Mode analysis for a half-loaded rectangular waveguide

Copyright (C) 2022 Michele Castriotta, Igor Baratta, Jørgen S. Dokken

This demo is implemented in two files, one for defining and solving the eigenvalue problem for a half-loaded electromagnetic waveguide with perfect electric conducting walls, and one for verifying if the numerical eigenvalues are consistent with the analytical modes of the problem.

The demo shows how to:

  • Setup an eigenvalue problem for Maxwell’s equations

  • Use SLEPc for solving eigenvalue problems in DOLFINx

Equations and problem definition in DOLFINx

In this demo, we are going to show how to solve the eigenvalue problem associated with a half-loaded rectangular waveguide with perfect electric conducting walls.

First of all, let’s import the modules we need for solving the problem:

import sys

import numpy as np
from analytical_modes import verify_mode

import ufl
from dolfinx import fem, io, plot
from dolfinx.mesh import (CellType, create_rectangle, exterior_facet_indices,

from mpi4py import MPI
from petsc4py.PETSc import ScalarType

    import pyvista
    have_pyvista = True
except ModuleNotFoundError:
    print("pyvista and pyvistaqt are required to visualise the solution")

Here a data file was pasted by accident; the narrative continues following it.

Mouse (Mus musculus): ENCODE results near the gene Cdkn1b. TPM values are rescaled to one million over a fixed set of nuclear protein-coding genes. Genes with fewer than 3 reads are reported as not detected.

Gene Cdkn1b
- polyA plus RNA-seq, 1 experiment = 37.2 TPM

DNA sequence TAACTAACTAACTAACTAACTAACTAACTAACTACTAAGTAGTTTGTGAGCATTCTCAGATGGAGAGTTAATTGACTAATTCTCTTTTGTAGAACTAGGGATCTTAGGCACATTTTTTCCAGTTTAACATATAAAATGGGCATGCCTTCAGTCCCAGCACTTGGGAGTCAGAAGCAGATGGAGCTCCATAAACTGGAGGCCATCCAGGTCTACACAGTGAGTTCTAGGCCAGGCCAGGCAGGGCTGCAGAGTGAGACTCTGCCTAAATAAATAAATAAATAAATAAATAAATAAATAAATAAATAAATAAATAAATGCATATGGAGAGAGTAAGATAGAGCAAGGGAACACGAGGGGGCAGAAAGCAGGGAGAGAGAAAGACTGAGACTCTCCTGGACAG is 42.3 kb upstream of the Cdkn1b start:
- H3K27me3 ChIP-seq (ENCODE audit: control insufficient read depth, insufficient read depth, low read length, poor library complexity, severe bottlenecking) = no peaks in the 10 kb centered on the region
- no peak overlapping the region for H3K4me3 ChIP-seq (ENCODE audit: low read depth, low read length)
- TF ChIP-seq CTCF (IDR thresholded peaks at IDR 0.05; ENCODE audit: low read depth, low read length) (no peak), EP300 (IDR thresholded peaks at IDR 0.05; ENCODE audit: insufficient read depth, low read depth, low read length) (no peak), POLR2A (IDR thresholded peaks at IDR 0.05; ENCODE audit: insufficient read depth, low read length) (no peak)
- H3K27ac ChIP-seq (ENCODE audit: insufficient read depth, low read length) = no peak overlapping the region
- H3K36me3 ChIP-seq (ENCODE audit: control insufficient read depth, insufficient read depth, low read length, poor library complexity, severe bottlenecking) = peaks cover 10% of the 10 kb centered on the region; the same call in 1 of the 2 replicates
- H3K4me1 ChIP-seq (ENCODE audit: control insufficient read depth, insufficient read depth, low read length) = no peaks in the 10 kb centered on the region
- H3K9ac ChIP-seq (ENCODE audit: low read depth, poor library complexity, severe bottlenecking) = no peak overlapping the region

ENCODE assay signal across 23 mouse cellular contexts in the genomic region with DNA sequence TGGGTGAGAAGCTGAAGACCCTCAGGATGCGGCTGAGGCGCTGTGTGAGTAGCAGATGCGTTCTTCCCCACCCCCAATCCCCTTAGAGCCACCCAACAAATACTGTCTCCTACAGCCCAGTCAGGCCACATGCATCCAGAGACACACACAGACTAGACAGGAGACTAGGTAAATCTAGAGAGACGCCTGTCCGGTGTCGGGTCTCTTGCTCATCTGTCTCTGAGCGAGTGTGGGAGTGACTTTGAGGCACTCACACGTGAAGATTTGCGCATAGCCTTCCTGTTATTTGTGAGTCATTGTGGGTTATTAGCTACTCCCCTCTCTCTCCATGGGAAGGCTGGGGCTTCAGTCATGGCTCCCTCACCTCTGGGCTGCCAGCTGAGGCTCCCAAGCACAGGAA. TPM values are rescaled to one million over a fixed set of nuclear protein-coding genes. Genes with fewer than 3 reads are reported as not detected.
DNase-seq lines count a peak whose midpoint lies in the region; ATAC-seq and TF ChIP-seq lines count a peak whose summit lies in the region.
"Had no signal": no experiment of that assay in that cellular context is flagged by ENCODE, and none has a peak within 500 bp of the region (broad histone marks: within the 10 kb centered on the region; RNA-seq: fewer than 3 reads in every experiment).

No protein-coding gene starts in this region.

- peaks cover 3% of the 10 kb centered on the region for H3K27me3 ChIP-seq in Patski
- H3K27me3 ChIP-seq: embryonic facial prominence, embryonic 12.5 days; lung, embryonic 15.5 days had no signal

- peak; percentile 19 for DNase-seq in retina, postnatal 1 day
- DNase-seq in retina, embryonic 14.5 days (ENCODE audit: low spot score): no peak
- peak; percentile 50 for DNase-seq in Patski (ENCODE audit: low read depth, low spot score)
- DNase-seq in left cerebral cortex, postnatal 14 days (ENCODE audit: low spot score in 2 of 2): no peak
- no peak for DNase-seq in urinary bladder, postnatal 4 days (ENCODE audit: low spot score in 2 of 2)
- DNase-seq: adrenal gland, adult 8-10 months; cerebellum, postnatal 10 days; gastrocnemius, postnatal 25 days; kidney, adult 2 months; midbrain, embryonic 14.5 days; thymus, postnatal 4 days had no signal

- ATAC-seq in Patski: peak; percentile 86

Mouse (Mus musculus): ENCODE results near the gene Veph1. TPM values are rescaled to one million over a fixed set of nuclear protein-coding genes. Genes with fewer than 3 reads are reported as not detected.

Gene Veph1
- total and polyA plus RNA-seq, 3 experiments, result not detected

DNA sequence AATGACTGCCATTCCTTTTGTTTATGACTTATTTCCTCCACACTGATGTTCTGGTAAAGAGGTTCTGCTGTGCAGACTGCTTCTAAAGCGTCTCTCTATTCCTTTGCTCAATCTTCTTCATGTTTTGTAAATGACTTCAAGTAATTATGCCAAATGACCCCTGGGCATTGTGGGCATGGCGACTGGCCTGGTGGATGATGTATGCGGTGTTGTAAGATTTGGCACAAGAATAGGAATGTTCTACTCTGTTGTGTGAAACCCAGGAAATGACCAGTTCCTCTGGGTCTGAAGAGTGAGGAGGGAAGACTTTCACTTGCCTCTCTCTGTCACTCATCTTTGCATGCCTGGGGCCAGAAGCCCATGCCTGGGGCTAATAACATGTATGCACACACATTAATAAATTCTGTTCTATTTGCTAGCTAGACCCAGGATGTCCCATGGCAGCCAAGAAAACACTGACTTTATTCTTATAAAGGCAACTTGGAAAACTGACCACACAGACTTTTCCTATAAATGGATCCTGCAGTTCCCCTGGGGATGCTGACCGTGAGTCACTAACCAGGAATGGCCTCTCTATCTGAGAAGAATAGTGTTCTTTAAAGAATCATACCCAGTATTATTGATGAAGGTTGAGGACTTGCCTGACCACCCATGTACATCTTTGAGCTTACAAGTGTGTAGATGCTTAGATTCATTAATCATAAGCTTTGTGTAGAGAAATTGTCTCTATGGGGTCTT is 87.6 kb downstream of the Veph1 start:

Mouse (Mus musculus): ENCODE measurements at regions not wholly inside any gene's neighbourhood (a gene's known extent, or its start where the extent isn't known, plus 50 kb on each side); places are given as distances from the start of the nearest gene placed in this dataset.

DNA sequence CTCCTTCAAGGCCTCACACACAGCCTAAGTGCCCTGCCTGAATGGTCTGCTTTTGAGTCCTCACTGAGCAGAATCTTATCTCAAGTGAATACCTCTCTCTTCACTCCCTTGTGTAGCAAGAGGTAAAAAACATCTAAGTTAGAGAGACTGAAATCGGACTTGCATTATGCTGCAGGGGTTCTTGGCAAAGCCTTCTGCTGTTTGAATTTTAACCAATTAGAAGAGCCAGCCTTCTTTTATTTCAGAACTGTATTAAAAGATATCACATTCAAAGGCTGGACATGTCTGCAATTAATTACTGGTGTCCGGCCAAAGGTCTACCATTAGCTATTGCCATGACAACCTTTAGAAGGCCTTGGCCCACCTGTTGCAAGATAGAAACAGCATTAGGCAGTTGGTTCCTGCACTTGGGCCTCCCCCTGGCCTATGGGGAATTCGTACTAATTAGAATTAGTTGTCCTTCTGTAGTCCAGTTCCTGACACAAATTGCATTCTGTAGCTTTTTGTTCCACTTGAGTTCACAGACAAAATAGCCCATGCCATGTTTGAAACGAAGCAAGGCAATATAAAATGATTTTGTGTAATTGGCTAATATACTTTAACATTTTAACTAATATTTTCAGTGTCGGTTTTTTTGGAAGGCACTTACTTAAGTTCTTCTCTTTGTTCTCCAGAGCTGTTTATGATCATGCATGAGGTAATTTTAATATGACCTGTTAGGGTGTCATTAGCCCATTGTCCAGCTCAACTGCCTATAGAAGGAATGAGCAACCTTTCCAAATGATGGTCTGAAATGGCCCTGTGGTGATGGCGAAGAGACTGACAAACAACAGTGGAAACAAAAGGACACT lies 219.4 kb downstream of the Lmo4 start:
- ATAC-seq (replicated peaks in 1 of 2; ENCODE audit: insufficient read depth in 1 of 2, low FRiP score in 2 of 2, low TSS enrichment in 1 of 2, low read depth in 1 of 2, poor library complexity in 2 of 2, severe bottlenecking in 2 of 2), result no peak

have_pyvista = False

    from slepc4py import SLEPc
except ModuleNotFoundError:
    print("slepc4py is required to solve the problem")

Let’s now define our domain. It is a rectangular domain with width \(w\) and height \(h = 0.45w\), with the dielectric medium filling the lower-half of the domain, with a height of \(d=0.5h\).

w = 1
h = 0.45 * w
d = 0.5 * h
nx = 300
ny = int(0.4 * nx)

domain = create_rectangle(MPI.COMM_WORLD, np.array(
    [[0, 0], [w, h]]), np.array([nx, ny]), CellType.quadrilateral)

    domain.topology.dim - 1, domain.topology.dim)

Now we can define the dielectric permittivity \(\varepsilon_r\) over the domain as \(\varepsilon_r = \varepsilon_v = 1\) in the vacuum, and as \(\varepsilon_r = \varepsilon_d = 2.45\) in the dielectric:

eps_v = 1
eps_d = 2.45

def Omega_d(x):
    return x[1] <= d

def Omega_v(x):
    return x[1] >= d

D = fem.FunctionSpace(domain, ("DQ", 0))
eps = fem.Function(D)

cells_v = locate_entities(domain, domain.topology.dim, Omega_v)
cells_d = locate_entities(domain, domain.topology.dim, Omega_d)

eps.x.array[cells_d] = np.full_like(cells_d, eps_d, dtype=ScalarType)
eps.x.array[cells_v] = np.full_like(cells_v, eps_v, dtype=ScalarType)

In order to find the weak form of our problem, the starting point are Maxwell’s equation and the perfect electric conductor condition on the waveguide wall:

\[\begin{split} \begin{align} &\nabla \times \frac{1}{\mu_{r}} \nabla \times \mathbf{E}-k_{o}^{2} \epsilon_{r} \mathbf{E}=0 \quad &\text { in } \Omega\\ &\hat{n}\times\mathbf{E} = 0 &\text { on } \Gamma \end{align} \end{split}\]

with \(k_0\) and \(\lambda_0 = 2\pi/k_0\) being the wavevector and the wavelength, which we consider fixed at \(\lambda = h/0.2\). If we focus on non-magnetic material only, we can also use \(\mu_r=1\).